This mighty mite stands out as a welcome dinosaur in an ugly biz that favors the young and the pretty, the easy soundbite, and the superficial. Watkiss sure knows how to sink his teeth into a yarn and not let go until he's good and ready. Case in point has been his obsessive coverage of polygamist pervert Warren Jeffs and his renegade Mormon sect: Watkiss and our former colleague John Dougherty were the only two reporters on that wild case for years, and they moved the narrative forward like good old-fashioned muckrakers. Watkiss (and the rest of us) are fortunate that Channel 3 encourages him to spend endless hours doing real journalism. End result? A great storyteller gets to tell great stories — and we're all the better for it.
Valeria Fernandez is not just the best Spanish-language journalist in Arizona, she's one of the best reporters in the state, bar none. Originally from Uruguay, this tough-as-nails Fourth Estater was once a staff reporter for La Voz. Now she freelances for outlets worldwide and works regularly for CNN Español, La Opinion, New America Media, and Inter Press Services, among others. (Full disclosure: She's freelanced for Phoenix New Times, as well.)Like that's not enough, she's been putting together a documentary about the roiling immigration debate in Arizona, tentatively titled Two Americans. One of those "Americans" is Sheriff Joe Arpaio, whom Fernandez has skewered so many times in print that he might as well be her personal pincushion. When Valeria and her fellow documentary makers posted a YouTube teaser for their film of Arpaio comparing Tent City to a concentration camp, the sheriff's flacks began barring her from press conferences. Fernandez wears it like a badge of honor, all while she sets up Joe for the next verbal take-down.
There are no DJs to muck up the proceedings, there are no commercials, and there's almost no information given as to who is behind the AOR sounds of KCDX 103.1 FM. You get the call letters every few songs, and a mysterious radio voice identifying the 2,700-watt station as being broadcast from Florence and Phoenix. KCDX plays tunes from the collection of Ted Tucker, a former pharmacist who set up the station as a showcase for a couple thousand of his favorite jams. Sometimes the station plays popular cuts from rock 'n' roll radio standards like Aerosmith or Pink Floyd, but Tucker is just as likely to throw in left-field selections from Badfinger, Fairport Convention, or The Blues Magoos, making it one of the most unpredictable stations in the Valley.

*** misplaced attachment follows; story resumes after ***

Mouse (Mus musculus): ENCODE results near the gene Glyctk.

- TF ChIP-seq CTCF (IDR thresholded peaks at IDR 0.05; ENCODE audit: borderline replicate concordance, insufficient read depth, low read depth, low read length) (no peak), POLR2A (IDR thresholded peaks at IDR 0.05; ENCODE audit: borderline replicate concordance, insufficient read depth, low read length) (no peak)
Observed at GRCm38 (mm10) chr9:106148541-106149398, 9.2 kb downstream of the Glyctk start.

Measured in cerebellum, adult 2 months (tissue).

We have always loved public radio, so tuning the dial to 91.5 is a no-brainer. But lately, KJZZ and National Public Radio have really kicked it up a notch with coverage from their "Changing America" desk. Usually, names like that make us gag a little, but in this case, these journalists are more than living up to it, providing coverage not just of immigration issues but other stories that affect how we live, work, and play in the Southwest. These stories are more in-depth than what we see in the daily paper, and they blow away anything on TV. In fact, more and more, KJZZ is our go-to source for news. Right after a certain alt-weekly, of course.
According to the Kool Herc's 2005 tome, Can't Stop Won't Stop: A History of the Hip-Hop Generation, the crackalackin' urban genre has been around since way back in the 1970s, when street hustlers like Kool Keith and Grandmaster Flash started spitting out songs on NYC street corners. You wouldn't know it by listening to some of the other hip-hop stations in the Valley, which tend to ignore old-school hip-hop in favor of spinning up "today's hits" ad nauseam. Not so at The Beat, where DJs such as Big Boy, Ruben S., and Tyler Martinez mix classic cuts like Whodini's "Friends" and Digital Underground's "Freaks of the Industry" into regular rotation along with some New Jack Swing-style hits from Bel Biv Devoe, or maybe even a little alt-rap by A Tribe Called Quest. While the signal coming from The Beat's broadcast antennas scattered around the Valley causes listeners to flip among one of the station's three frequencies, it's totally worth the hassle, especially if it means getting to hear some dope gangsta shit from Tupac Shakur and Biggie Smalls.
During the day, you tune into KJZZ 91.5 FM for the news, but at night, the station turns all manners of blue — playing classic and modern jazz, and devoting Sunday night to Those Lowdown Blues with blues impresario Bob Corritore. On weekday evenings, DJ Blaise Lantana brings the music of artists like Chet Baker, Art Tatum, and Oscar Peterson to the late-night dial. With KYOT focusing more on soft pop and soul, KJZZ is about all there is for jazz on the Valley FM dial. Until someone kick-starts a free jazz and acid fusion station, we know our tuners will be set to that jazzy station north of all those Christian rock frequencies.

Best Of Phoenix®

Best Of